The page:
Are Neonics Killing Bees?: The largest ever field study brings conflicting views and controversy
In late June, the results of the largest ever field study into the effects of neonics on bees were published in the premier peer-reviewed journal Science. Framed as a watershed moment by many, the paper is likely to pressure the European Commission towards a total ban on the widely used insecticides, with a partial moratorium already in place.
Nonetheless, the findings were far from cut and dry. Interpretations have varied, with divisions across media commentators and the scientific community. Most controversially, the scientific research team and industry research funders are at loggerheads, with the independent study funded by two of the world’s biggest manufacturers of the pesticide – namely, Syngenta and Bayer Crop Science. A second recent study looking at the pesticide in Canadian cornfields may, however, lend support to the case against the chemical.
The European neonics study results
Conducted over at 33 farmland sites across the UK, Hungary and Germany, the landmark study on neonics has been years in the making and much anticipated by etymologists, farmers and the agrichemicals industry. Otherwise known as neonicotinoids, neonics are a family of insecticides used to protect crops against sap-drinking insects like aphids by targeting their central nervous system. First developed for market use by Shell in the 1980s, farmers favoured the chemical as it came already coated on bought seeds, removing the need for spraying. The active toxin will permeate the plant’s whole tissue, spreading through stems, leaves, flowers, pollen and nectar.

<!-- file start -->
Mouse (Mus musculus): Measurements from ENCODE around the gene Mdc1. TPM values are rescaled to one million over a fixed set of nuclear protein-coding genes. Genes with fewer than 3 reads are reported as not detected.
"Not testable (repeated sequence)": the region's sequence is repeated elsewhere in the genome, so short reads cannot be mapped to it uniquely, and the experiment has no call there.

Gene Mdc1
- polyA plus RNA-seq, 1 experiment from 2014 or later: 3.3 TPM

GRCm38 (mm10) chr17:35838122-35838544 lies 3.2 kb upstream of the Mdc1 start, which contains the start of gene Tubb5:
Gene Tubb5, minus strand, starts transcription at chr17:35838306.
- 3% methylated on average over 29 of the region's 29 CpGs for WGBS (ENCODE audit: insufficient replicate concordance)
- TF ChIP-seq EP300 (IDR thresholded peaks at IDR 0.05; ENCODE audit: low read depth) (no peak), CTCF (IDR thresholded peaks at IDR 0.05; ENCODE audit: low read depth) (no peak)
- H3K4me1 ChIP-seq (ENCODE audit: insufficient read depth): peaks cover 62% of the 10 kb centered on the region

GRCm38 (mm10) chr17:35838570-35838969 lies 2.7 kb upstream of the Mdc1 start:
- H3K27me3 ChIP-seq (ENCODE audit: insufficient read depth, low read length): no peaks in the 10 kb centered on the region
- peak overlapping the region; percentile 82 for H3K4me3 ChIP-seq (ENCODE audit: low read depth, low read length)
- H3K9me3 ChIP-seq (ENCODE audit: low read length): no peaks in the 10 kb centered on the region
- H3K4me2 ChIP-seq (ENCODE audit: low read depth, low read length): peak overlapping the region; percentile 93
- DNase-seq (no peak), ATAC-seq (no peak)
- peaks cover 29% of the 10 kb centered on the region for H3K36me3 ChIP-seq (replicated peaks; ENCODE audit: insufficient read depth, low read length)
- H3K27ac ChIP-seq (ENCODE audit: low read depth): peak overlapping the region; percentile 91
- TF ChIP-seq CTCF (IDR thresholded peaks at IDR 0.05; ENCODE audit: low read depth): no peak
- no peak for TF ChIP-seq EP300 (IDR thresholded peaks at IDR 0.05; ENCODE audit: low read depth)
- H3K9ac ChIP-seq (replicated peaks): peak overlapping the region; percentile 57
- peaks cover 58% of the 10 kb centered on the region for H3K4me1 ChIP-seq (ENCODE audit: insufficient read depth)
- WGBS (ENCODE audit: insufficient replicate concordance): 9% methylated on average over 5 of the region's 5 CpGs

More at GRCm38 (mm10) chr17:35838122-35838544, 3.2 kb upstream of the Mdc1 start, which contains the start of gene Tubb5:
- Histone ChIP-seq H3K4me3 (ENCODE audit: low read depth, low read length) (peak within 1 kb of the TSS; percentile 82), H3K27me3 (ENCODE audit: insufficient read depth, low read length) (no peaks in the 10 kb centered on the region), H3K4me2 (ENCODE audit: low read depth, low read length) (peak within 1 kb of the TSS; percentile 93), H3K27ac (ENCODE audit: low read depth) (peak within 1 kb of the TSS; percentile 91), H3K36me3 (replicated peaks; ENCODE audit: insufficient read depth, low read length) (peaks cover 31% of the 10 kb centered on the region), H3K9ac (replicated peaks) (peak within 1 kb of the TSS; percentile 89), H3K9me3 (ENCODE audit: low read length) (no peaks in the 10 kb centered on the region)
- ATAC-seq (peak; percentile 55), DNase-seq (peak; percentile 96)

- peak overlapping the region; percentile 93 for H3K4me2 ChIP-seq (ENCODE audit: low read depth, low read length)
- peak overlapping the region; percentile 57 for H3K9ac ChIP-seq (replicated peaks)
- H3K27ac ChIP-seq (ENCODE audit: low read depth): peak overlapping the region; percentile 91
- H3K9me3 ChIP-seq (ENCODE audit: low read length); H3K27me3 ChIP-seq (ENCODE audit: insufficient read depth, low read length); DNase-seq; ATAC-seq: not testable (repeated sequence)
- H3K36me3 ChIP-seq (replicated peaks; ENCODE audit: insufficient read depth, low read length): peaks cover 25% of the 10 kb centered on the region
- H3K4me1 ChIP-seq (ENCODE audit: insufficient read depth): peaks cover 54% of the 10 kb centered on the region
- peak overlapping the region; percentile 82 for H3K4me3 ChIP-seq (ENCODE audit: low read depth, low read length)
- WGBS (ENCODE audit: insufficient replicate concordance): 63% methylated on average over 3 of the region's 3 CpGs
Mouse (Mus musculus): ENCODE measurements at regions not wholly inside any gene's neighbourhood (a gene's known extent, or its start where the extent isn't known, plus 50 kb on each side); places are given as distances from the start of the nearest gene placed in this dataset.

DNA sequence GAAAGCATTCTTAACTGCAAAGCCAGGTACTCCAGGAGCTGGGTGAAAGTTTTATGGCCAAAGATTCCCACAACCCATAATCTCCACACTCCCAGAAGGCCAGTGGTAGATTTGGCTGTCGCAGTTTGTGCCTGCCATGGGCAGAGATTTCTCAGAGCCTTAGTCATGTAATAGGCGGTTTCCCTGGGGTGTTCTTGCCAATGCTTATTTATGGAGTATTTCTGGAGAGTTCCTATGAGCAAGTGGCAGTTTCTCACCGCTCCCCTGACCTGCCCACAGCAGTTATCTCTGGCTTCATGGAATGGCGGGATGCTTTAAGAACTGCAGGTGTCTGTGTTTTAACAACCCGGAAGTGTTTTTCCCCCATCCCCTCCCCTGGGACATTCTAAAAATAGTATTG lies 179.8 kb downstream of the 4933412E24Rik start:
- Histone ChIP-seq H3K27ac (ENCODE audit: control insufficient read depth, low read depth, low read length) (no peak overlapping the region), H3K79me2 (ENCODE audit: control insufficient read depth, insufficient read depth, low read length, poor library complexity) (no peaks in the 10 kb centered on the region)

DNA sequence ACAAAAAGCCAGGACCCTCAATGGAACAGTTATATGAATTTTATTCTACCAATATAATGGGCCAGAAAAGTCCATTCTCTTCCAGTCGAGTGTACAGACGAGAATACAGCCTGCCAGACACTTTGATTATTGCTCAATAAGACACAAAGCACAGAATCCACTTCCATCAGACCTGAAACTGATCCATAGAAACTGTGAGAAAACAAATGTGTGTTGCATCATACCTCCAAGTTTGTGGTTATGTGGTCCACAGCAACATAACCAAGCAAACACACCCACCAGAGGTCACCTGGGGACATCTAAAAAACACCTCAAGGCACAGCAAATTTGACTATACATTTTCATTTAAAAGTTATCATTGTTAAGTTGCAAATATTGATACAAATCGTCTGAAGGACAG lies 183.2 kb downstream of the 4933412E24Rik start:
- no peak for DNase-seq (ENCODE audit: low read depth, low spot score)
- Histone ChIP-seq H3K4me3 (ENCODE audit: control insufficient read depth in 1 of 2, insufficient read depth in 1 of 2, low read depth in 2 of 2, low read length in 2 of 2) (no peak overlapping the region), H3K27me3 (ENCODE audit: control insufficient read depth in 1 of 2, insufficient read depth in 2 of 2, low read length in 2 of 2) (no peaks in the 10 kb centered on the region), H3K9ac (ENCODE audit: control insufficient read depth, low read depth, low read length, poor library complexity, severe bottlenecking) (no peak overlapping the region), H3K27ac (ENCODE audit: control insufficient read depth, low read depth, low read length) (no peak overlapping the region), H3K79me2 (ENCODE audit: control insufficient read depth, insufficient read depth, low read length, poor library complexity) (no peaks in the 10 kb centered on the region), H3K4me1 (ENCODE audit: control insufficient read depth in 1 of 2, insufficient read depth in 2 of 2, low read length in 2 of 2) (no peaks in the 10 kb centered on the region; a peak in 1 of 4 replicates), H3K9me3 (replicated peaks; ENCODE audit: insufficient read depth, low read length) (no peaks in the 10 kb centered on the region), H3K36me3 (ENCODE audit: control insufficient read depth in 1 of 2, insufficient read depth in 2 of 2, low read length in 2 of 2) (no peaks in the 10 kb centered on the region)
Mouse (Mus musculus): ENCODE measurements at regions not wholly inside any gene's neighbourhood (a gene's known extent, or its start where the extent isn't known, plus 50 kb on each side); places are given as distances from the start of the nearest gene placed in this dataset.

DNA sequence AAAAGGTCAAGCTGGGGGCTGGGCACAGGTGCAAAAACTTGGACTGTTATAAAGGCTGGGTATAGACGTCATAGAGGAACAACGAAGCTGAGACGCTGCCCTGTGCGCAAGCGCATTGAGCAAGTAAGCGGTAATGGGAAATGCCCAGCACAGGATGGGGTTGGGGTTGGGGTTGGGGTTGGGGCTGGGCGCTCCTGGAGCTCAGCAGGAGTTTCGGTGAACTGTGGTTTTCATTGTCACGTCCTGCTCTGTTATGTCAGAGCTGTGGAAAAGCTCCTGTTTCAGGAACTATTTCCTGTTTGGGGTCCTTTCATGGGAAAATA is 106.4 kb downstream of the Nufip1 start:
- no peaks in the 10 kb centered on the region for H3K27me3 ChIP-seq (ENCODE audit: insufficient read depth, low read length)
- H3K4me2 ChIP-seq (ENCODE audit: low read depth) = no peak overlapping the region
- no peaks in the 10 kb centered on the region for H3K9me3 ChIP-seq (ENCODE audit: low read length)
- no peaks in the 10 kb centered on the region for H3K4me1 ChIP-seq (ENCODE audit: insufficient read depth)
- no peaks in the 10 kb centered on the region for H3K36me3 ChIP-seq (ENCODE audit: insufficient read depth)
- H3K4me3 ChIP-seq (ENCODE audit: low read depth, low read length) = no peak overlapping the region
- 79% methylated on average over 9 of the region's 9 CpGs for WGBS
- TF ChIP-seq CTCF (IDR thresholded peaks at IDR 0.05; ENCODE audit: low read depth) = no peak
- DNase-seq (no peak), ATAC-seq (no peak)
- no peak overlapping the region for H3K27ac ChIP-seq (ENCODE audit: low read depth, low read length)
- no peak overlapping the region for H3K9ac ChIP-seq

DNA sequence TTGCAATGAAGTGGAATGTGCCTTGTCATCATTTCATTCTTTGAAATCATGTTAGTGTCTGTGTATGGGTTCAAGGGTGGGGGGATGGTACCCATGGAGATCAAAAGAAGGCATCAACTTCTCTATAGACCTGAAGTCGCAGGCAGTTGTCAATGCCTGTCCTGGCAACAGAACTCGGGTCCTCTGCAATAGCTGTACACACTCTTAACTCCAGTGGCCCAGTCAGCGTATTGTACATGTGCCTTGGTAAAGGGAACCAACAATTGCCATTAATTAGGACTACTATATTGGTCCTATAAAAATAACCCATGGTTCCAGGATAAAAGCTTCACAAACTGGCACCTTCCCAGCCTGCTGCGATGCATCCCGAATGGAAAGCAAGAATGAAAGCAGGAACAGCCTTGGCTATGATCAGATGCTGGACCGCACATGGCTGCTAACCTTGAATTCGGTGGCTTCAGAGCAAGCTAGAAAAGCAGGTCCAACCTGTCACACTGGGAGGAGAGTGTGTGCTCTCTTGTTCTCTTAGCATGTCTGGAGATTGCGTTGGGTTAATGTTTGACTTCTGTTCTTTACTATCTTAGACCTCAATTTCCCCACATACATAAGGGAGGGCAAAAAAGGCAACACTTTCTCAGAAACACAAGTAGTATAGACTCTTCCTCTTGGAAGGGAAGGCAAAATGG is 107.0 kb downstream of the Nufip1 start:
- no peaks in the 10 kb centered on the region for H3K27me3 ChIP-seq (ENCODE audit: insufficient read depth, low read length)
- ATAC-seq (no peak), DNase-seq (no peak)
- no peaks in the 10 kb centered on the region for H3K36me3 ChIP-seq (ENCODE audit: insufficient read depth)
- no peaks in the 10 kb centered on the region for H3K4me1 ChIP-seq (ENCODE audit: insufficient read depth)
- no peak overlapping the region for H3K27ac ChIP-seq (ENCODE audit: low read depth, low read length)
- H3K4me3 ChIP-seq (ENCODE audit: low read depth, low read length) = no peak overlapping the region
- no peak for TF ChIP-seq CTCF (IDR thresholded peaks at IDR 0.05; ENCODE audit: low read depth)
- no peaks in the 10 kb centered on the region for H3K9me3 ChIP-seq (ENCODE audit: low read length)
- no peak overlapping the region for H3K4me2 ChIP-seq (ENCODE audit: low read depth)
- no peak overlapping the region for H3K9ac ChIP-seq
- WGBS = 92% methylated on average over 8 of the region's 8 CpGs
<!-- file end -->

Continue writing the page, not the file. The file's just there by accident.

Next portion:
Because of the persistence of the toxin in farmland soils, the chemical has long been a concern among environmentalist groups, who have warned of a ‘scattershot’ effect on non-pestilent insects. In 2013, the EU placed a partial ban on three neonics (imidacloprid, clothianidin and thiamethoxam) after concluding there was too great a risk to justify their continued use. Earlier this year, the Guardian reported a blanket ban may be impending. In contrast, the United States has no current restrictions on neonics, though the Environmental Protection Agency (EPA) has set up a review schedule for risk assessment in 2018.
In the study, scientists compared bee health in colonies foraging on large adjacent canola fields (canola being a derivative of rapeseed, a popular crop for farmers and food source for bees). The first field was treated with one of two banned neonics (either clothianidin or thiamethoxam) and a fungicide, whereas the second contained crops treated with just fungicides.
In the UK and Hungary, bees exposed to the neonics were shown to suffer, with a higher colony loss over the winter and difficulties reproducing. For bees in German farmlands however, the results were flipped. Colonies gathering food from neonic-treated fields actually fared better than their counterparts in the adjacent fields, with greater reproductive success.
Despite the conflicting results, the study’s authors nonetheless drew a negative relationship between neonicotinoid use in agriculture and the health of both honey bees and wild bees.
“We showed significant negative effects at critical life cycle stages,” said Professor Richard Pywell from the UK’s Centre for Ecology and Hydrology (CEH), the research group behind the study. “If the bees are foraging a lot on oil seed rape, they are clearly at risk. This is a large and important piece of evidence, but it is not the only evidence regulators will look at.”
The case of Germany
How to explain the German case then? The researchers offered several explanations.